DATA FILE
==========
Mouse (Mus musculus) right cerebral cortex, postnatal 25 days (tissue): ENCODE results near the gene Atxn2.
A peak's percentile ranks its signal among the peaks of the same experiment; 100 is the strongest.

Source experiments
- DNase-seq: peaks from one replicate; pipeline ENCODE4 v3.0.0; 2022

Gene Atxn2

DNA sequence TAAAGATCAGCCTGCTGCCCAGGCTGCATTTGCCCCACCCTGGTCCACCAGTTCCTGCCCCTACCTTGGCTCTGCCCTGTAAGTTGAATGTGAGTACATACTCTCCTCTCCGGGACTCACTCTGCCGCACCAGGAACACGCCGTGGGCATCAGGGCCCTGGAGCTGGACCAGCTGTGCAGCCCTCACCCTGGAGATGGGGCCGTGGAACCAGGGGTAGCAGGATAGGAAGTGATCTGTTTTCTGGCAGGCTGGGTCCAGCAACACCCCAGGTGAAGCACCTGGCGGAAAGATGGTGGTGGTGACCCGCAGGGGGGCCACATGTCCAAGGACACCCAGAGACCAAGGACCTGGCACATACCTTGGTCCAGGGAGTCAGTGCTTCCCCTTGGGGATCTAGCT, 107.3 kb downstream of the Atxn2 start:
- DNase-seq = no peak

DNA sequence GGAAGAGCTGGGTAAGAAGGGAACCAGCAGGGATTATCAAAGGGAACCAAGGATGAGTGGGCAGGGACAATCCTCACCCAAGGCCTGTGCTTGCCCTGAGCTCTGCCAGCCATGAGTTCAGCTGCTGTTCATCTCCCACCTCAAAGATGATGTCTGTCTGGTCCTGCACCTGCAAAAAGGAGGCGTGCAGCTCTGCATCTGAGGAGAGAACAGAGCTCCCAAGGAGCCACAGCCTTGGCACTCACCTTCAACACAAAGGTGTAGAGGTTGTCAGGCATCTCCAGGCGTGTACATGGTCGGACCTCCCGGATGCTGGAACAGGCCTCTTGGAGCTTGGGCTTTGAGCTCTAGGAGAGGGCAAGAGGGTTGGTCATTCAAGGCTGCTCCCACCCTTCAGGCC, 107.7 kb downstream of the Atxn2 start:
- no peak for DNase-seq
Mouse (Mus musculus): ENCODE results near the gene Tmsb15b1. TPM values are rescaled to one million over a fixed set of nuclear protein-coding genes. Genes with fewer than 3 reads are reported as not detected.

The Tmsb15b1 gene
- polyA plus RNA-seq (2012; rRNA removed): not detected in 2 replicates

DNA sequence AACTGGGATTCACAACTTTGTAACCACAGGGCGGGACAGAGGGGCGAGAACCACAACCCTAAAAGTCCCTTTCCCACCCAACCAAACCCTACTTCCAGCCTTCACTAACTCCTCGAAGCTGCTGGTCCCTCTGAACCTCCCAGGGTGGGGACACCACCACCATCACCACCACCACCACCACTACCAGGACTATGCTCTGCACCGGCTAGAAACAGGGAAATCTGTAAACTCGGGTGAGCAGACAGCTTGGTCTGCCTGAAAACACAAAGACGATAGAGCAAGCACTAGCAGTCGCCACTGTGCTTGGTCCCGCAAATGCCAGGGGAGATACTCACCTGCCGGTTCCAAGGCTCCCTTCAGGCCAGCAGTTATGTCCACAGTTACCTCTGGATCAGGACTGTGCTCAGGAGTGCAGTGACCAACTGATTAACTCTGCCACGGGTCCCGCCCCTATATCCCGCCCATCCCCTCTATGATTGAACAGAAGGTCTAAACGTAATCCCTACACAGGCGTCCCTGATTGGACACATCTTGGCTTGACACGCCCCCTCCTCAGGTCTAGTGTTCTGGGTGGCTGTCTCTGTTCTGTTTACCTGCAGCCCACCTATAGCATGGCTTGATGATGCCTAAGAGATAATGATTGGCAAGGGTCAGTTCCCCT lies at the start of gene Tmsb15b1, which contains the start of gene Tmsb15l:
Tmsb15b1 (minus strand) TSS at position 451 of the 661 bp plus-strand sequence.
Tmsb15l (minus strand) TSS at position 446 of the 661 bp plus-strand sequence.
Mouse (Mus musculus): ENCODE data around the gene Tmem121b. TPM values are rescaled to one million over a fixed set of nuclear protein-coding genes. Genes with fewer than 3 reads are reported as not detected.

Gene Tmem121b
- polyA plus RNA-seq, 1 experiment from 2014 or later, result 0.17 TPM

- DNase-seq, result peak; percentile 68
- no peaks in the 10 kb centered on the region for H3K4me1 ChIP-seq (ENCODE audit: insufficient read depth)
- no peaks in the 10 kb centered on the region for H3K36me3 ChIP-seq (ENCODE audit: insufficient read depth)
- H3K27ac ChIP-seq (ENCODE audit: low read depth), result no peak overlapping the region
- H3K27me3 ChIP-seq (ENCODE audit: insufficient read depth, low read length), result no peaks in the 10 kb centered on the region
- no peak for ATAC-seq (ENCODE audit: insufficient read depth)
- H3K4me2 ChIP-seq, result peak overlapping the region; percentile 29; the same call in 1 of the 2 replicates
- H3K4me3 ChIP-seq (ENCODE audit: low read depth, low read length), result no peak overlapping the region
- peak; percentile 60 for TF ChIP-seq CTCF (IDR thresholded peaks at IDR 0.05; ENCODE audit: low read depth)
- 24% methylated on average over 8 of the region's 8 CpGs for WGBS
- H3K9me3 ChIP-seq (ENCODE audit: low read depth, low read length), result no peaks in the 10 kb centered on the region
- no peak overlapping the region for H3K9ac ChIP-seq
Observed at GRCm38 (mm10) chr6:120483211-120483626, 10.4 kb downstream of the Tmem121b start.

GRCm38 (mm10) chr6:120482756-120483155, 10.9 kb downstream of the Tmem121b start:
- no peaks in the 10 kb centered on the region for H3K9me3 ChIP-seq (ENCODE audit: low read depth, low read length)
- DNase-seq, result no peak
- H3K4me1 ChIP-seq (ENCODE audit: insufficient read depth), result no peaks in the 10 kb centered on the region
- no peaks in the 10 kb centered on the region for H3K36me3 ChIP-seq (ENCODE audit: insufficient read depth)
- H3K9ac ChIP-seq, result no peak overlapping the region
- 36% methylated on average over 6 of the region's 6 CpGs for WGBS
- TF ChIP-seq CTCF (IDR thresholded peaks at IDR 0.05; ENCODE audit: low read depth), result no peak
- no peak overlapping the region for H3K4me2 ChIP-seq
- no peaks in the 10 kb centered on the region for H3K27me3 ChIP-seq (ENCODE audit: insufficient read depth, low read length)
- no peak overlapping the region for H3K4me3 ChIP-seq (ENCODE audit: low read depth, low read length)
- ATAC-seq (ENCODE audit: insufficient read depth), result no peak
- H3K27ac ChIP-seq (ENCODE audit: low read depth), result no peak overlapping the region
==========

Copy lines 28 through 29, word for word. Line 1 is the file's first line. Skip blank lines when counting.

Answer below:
- 24% methylated on average over 8 of the region's 8 CpGs for WGBS
- H3K9me3 ChIP-seq (ENCODE audit: low read depth, low read length), result no peaks in the 10 kb centered on the region